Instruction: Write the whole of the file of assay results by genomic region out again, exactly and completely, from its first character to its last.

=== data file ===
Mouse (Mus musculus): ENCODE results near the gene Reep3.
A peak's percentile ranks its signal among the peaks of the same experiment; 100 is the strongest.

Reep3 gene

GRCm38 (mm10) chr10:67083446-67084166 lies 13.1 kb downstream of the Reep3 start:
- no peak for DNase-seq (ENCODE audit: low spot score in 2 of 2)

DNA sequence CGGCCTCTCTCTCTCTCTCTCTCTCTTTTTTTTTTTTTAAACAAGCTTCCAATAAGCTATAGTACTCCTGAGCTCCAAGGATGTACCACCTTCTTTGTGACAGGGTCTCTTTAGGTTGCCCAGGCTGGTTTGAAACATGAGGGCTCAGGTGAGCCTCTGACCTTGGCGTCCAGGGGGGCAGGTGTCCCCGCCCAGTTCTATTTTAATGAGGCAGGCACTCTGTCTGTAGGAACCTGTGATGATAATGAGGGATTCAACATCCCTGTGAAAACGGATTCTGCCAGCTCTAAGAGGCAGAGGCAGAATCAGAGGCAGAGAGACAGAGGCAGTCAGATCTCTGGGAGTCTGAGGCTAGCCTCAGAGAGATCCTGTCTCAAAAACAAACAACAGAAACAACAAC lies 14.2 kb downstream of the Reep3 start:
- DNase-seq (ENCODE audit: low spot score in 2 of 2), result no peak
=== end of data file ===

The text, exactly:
Mouse (Mus musculus): ENCODE results near the gene Reep3.
A peak's percentile ranks its signal among the peaks of the same experiment; 100 is the strongest.

Reep3 gene

GRCm38 (mm10) chr10:67083446-67084166 lies 13.1 kb downstream of the Reep3 start:
- no peak for DNase-seq (ENCODE audit: low spot score in 2 of 2)

DNA sequence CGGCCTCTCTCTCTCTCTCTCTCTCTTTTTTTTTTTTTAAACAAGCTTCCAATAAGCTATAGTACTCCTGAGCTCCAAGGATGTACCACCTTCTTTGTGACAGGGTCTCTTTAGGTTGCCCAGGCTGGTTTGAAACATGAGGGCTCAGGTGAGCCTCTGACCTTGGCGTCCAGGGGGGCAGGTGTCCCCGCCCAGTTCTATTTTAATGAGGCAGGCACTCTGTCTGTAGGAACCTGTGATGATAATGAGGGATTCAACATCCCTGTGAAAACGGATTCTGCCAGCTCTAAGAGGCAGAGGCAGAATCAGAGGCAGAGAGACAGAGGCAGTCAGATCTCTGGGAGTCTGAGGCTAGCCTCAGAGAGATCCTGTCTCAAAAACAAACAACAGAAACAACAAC lies 14.2 kb downstream of the Reep3 start:
- DNase-seq (ENCODE audit: low spot score in 2 of 2), result no peak